And when I was done, I showed the result to a few people. And it was, like I said, horrifying. I *know* there are things in there that are embarrassingly awful. I know there are things in there that a 3rd grader wouldn’t write if they spent 5 minutes thinking about it. I didn’t spend 5 minutes thinking about it – I just *wrote*, because that was the nature of the project.

But I got feedback. And that feedback taught me a lot.

I write specs for game designs all the time. I get tons of feedback on them. Sometimes on the content, sometimes on the clarity of the communication itself. Every time I strive to do better. You need that input to improve anything you do. Practice in a vacuum is a waste.

Second, you *must* finish. Let me be clear. I don’t mean you have to sell your novel/game. I don’t mean you have to be a professional. I don’t mean it has to be good. I don’t mean it has to be the epitome of what you were trying to accomplish. I don’t (in this case) even mean that anyone else has played it but you. But *you* have to consider it done.


Because it is absolutely, absolutely trivial to “design a game” via handwaving and grossly wrong assumptions about how things actually work. You can have what you think is an absolutely genius, pristine spec, and the moment someone tries to implement it you find it’s full of contradictions and nonsense. But you don’t find that out *until* someone tries to implement it. You can make paper prototypes, and learn a lot, but you won’t learn what the game will be like when it’s done. You can implement a prototype, and get a “feel” for whether what you’re doing is successful or not, but that’s all it is – a feel.

Your game real until you finish it. Until you finish it, all your assumptions are good. All your thoughts about how things will be are awesome. All your beliefs about how a player will react are spectacular. They’re also almost all wrong.

Put the game into a player’s hands – even your own, though playing your own game isn’t terribly useful (see feedback, above) – and then you’ll start to understand all the ways in which your assumptions don’t work. You’ll understand how players see your game. How they get lost in the UI. How you’re not telling them about what they should be aspiring to. How the controls are confusing. How the things that you thought would be motivating factors don’t motivate them at all. How you thought that green would be distinguishable from the other green over there. How a player doesn’t value the 5 minutes of fun that you’re giving them more than the 5 minutes of fun they’d get staring at a wall.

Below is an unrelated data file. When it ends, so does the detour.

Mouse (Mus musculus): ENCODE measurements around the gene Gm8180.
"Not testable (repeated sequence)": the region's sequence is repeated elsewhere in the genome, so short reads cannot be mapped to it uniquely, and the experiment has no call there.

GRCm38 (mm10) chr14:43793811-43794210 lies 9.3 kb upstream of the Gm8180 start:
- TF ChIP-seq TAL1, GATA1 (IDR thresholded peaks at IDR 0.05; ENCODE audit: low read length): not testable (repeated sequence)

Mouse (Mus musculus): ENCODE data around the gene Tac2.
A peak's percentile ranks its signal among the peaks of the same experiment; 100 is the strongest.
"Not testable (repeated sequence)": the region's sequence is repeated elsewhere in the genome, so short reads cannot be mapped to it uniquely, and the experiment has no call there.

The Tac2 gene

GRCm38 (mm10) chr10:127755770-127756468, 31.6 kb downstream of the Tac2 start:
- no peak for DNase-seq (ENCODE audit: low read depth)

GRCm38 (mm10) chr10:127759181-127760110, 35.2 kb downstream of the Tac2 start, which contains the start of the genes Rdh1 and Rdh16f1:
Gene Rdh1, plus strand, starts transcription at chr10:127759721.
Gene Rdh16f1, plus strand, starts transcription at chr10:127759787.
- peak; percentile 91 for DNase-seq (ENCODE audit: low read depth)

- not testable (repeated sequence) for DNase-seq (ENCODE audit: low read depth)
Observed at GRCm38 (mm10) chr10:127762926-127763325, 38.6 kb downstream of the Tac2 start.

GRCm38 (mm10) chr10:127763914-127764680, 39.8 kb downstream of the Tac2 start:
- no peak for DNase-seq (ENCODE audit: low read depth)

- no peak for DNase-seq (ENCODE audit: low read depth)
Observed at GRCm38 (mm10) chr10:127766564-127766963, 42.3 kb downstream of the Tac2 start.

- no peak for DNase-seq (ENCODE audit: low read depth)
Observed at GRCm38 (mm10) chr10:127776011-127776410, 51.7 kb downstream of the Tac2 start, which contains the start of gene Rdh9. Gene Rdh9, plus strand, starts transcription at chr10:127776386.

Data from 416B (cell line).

This is where you learn. This is the feedback. You *only* get this in the most meaningful ways when you’ve said, “Here is the complete experience that I intended to create,” and you get stabbed through the heart. Or you see people understand your vision. Or you create something someone loves.

Or you first get stabbed through the heart, then pick yourself up off the ground, and fix the problems until people understand your vision, then give it the love and craft and attention to detail and devotion and creative spark that turns it into something that someone loves.

Congratulations. You’ve made something. Now you get to give yourself the label.

If you don’t complete your game, you haven’t learned all the important lessons about how to make something that has value to someone. You haven’t learned how to iterate. You haven’t learned where your assumptions have betrayed you. You haven’t learned about how what people want is different than what you thought they wanted. You haven’t learned what it is like to design a game. Or write a novel. Or create anything.

So yes, take that first step. Write. Design games. Be terrible at it. Because first you must jump in and start.

But if you want to call yourself a game designer, or if you want to call yourself a writer, or if you want to call yourself a creator of any kind – finish something. Fight through the hard part. Work though the pain of being wrong, or creating something terrible. But work at it, beat your head against it, drag this thing that you want to make kicking and screaming out of nothing and bend it to your will. Then show it to someone, and take that feedback like a punch to the gut and *get back up* and get back to fucking work until you’ve made the thing that you’re proud of.

Now stamp that label on your bloody chest, and wear it like you fucking earned it.

Not one goddamn second before.